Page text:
The decline of wetlands has affected various migratory bird species — Siberian Crane, Bar-headed Goose, and various species of ducks that rely on wetlands for their survival. These birds face challenges in finding suitable places to rest, feed, and breed.

AWC reports a significant decline in long-distance water bird migration due to global climate change and shrinking wetlands. In autumn 2023, Najafgarh Jheel, Sultanpur NP, Okhla Bird Sanctuary, and Dhanauri village wetland observed fewer water birds. Rapid urban development has led to over 50% shrinkage of Najafgarh Lake in Delhi and Pallikaranai in Chennai, causing a scarcity of water sources.

Need of the hour

Migratory bird decline in India underscores the urgent need to protect wetlands. Conservation must be prioritized to reverse damage. Jeganathan urges awareness, regulated tourism, and eco-friendly practices to prevent mudflats from becoming garbage. Monitoring fisheries and considering mangrove afforestation are essential. Dr. Selvam emphasizes individual responsibility.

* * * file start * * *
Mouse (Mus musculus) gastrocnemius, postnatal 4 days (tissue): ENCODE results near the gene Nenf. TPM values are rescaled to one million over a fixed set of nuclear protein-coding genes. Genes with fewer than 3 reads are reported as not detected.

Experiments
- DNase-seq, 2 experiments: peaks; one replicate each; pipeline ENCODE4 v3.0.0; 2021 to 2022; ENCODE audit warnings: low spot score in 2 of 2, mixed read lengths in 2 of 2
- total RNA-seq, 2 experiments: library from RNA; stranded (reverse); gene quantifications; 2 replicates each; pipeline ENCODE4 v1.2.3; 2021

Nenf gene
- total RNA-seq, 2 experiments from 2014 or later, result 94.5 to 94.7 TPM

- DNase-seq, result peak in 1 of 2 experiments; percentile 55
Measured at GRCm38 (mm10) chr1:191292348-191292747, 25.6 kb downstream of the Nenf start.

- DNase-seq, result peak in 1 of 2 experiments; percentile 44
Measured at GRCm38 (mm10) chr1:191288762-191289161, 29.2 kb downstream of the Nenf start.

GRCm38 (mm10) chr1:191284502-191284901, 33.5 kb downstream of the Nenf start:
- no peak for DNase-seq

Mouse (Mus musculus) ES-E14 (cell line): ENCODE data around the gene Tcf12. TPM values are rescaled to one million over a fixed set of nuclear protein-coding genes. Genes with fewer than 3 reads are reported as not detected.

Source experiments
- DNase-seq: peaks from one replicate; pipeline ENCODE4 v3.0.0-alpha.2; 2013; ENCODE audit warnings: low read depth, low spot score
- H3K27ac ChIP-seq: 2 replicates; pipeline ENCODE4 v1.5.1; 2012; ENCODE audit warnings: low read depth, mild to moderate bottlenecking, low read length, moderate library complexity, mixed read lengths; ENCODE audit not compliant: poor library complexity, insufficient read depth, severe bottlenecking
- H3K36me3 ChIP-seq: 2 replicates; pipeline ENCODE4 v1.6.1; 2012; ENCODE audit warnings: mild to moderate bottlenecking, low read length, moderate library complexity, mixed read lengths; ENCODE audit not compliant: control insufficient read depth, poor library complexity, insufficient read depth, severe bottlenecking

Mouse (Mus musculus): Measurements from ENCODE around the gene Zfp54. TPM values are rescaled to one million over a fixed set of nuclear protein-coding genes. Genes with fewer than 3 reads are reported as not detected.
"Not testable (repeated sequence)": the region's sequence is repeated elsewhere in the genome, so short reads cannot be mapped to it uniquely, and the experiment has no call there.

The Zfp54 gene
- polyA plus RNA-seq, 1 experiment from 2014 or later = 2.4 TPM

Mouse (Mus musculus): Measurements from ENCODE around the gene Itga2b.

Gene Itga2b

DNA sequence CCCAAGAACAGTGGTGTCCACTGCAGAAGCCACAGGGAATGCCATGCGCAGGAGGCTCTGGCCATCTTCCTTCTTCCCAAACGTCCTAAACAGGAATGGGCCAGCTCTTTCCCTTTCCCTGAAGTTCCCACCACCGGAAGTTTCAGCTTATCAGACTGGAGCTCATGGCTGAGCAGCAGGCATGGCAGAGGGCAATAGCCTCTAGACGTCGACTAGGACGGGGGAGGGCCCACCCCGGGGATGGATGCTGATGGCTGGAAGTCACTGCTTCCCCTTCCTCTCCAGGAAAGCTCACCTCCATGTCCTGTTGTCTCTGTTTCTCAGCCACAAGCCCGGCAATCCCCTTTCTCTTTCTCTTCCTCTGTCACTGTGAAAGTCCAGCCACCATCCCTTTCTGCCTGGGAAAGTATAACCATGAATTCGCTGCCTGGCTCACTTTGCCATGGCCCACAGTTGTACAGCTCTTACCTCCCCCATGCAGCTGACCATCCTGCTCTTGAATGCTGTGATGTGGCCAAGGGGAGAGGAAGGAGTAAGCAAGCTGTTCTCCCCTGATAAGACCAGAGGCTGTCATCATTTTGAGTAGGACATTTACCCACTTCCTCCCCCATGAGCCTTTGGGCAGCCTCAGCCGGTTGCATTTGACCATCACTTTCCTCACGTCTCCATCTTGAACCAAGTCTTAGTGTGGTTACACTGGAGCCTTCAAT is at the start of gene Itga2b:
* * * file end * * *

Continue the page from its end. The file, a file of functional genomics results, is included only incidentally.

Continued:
• India lost nearly 30% of its wetlands in the last 30 years
• Migratory birds from Eurasia and the Arctic have declined by 50%
• India serves as a migratory route for over 400 bird species
• Total wetlands in India are 1285 — 75 Ramsar wetlands, 115 significant wetlands and 1095 other wetlands
• Curlew sandpipers have declined over the years
• Rapid decline in Spot-Billed Pelicans in the last three years (SOIB report 2023)
• Shorebirds that breed in the Arctic have been declined by 80%
• Migratory species endemic to the Western Ghats and Sri Lanka have been affected badly

Natural Sewage Treatment

Kolkata’s wetlands process 60% of the city’s sewage, saving over $64 million annually, as per a 2017 University of Calcutta study. Each day, 910 million litres of nutrient-rich sewage enter the wetland, sustaining a network of around 250 ponds covered with hyacinths.

“Birds like black-winged stilts are biological indicators. If they are declining, it is an indicator of a potential issue or threat.” — Dr Sathiya Selvam, Head of Wetlands and Flyways programme, BNHS

( Source : Deccan Chronicle. )